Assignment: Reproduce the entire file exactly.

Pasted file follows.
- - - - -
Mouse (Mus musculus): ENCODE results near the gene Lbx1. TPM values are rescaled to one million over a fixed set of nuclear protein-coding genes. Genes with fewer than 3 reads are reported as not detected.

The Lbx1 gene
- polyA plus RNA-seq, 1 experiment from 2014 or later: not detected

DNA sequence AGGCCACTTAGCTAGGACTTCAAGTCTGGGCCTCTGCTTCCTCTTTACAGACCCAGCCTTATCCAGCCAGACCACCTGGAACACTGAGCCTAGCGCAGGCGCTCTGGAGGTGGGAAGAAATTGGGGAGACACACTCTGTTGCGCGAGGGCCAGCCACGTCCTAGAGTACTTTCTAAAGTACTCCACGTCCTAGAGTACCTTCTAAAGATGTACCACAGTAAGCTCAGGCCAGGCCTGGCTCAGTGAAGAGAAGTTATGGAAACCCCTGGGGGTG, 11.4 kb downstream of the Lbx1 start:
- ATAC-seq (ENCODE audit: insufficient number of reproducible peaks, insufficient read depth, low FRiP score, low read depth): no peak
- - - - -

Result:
Mouse (Mus musculus): ENCODE results near the gene Lbx1. TPM values are rescaled to one million over a fixed set of nuclear protein-coding genes. Genes with fewer than 3 reads are reported as not detected.

The Lbx1 gene
- polyA plus RNA-seq, 1 experiment from 2014 or later: not detected

DNA sequence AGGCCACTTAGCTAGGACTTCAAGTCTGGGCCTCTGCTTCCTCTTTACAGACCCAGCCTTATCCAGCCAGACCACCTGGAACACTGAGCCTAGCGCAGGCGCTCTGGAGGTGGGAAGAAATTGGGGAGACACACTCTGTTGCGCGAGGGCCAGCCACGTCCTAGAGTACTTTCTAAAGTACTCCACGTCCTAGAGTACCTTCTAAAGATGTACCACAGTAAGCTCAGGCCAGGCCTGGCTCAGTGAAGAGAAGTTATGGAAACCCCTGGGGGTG, 11.4 kb downstream of the Lbx1 start:
- ATAC-seq (ENCODE audit: insufficient number of reproducible peaks, insufficient read depth, low FRiP score, low read depth): no peak